Even if First American had been correct about the impact of the freeze, at the most it was only temporarily prohibited from making payment under the letter of credit. First American could have taken the documents and withheld payment until such time as it was licensed or otherwise authorized to make payment. Since OFAC has now indicated that the freeze does not prevent First American from accepting presentation of the documents, Engel must prevail on its claim. See Exhibit A, Defendant First American Bank's Cross-Motion for Summary Judgment Against Plaintiff Engel Industries, Inc. (OFAC letter dated January 30, 1992).
Letters of credit serve an extremely important purpose in the commerce of this nation and indeed the world. They facilitate complex commercial transactions by assuring parties like Engel that they will be paid if they complete their performance under contracts that they make. As one expert in the field of commercial transactions has written:
Support for credit in commercial transactions has been the lifeblood supplied by financial institutions such as banks. . . . Without the involvement of a financial institution on the side of the purchaser, the seller assumes a serious risk that the purchaser of goods or services might not be able to meet the obligation on the underlying transaction. That risk also creates an uncertainty of repayment itself with the burden of disposing of its collateral in a market with which it is unfamiliar and in which it has no expertise.
Egon Guttman, Bank Guarantees and Standby Letters of Credit: Moving Toward a Uniform Approach, 56 Brooklyn L. Rev. 167-8 (1990). In many instances, letters of credit simplify and facilitate transactions by making them feasible and economical. By assuring entrepreneurs the benefits of their bargains, business speculators who are otherwise unknown to each other are able to enter into contracts with the confidence they will be executed to the satisfaction of the parties. To permit a letter of credit to be repudiated as was done here would strongly inhibit the use of this very important instrument and could force businesses to engage in exhaustive credit investigations and otherwise devise needlessly complex and prohibitively expensive financing arrangements. If reputable financial institutions are able to weasel out of their obligation under their letters of credit, they will do a great disservice to business in this country and will also reduce their own profits. Letters of credit are too important a form of financing to permit them to be so easily repudiated with such finality as summarily happened in this case. Engel certainly would not have entered into this international transaction without the benefit of a letter of credit or its equivalent.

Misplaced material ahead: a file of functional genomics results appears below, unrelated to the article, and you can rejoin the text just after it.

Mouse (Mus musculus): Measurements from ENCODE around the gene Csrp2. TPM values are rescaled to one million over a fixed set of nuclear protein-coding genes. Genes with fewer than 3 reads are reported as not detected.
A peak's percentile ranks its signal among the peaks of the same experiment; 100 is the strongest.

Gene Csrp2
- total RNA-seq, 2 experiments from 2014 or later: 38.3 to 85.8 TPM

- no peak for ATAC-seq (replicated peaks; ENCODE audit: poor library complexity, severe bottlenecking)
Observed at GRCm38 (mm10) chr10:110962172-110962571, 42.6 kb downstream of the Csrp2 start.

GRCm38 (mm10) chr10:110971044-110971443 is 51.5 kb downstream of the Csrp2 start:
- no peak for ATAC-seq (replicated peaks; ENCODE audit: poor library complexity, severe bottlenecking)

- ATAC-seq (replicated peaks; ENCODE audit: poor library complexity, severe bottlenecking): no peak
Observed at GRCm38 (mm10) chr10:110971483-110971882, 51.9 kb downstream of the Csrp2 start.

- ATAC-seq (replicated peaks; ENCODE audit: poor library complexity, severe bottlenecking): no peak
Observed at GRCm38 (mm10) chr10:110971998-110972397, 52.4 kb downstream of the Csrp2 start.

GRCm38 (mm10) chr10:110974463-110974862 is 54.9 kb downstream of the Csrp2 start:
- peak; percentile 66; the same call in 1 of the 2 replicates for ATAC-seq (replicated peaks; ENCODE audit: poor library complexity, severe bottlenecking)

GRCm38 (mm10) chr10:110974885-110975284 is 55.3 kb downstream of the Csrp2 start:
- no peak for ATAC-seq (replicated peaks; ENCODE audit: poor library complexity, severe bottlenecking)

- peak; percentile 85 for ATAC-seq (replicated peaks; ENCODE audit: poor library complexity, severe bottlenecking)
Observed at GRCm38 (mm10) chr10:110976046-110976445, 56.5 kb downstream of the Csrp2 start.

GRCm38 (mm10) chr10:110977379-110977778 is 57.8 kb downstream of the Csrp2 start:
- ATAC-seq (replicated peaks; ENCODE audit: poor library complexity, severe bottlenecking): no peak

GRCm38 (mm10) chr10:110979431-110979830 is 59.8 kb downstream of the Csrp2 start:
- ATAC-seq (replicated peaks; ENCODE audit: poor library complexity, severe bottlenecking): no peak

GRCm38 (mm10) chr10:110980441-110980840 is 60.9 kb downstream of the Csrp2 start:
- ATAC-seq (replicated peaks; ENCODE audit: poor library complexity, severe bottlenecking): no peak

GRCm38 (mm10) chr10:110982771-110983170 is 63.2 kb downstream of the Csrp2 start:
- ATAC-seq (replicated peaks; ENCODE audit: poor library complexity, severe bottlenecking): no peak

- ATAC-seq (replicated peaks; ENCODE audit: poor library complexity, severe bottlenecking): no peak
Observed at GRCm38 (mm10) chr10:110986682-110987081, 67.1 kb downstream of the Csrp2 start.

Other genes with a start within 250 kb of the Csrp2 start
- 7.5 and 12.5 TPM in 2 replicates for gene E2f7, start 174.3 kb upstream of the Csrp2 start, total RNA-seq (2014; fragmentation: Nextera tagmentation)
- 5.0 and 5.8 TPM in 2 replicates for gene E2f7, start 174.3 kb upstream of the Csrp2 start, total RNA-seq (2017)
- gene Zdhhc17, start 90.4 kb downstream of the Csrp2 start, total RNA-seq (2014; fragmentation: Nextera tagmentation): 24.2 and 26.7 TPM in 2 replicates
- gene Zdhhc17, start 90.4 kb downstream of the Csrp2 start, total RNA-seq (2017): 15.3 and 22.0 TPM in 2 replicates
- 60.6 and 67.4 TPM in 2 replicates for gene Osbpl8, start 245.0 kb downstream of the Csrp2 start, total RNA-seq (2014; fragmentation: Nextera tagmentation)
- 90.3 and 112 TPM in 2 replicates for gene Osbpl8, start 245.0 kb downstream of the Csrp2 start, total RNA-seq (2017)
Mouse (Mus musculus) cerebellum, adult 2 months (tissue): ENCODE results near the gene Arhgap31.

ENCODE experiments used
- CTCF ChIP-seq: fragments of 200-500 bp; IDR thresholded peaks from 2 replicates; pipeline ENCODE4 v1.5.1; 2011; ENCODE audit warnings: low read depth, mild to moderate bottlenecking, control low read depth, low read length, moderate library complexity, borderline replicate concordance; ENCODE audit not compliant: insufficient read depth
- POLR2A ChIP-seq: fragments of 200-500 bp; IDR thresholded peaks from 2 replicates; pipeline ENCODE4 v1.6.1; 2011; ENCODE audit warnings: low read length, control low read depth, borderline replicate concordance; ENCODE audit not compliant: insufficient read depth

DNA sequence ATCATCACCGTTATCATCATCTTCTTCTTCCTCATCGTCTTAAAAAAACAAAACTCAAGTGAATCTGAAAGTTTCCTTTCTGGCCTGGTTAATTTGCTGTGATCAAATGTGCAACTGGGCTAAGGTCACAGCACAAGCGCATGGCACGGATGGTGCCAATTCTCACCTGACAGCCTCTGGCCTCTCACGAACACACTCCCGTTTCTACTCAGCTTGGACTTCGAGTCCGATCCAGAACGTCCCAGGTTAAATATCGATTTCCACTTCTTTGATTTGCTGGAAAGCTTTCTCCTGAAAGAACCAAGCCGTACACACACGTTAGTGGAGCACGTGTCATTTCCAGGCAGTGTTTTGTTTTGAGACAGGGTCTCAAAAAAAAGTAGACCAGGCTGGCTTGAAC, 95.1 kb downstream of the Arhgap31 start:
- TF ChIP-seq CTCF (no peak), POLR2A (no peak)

The Court trusts that this opinion will provide guidance to the parties on the resolution of the remaining claims. They should notify the Court immediately of any agreement they reach. If the parties are unable to resolve the remaining claims within twenty days, they are to notify the Court of how they want to proceed.
An appropriate order accompanies this opinion.
United States District Court
ORDER - June 2, 1992, Filed
For the reasons given in the foregoing opinion, it is this day of June hereby
ORDERED that plaintiff Engel Industries' motion for summary judgment is granted. Judgment shall be entered in favor of the plaintiff in the amount of $ 148,000 with appropriate set-offs, if any; and it is
FURTHER ORDERED that the cross-motion for summary judgment of defendant Medcon Enterprises is denied; and it is
FURTHER ORDERED that the cross-motion for summary judgment of defendant First American Bank is denied; and it is
FURTHER ORDERED that within twenty days of the date this order is entered the parties are either to inform the Court of how they have resolved the claims remaining in the case or to file with the Court a statement of how they want to proceed with the remaining claims.
United States District Court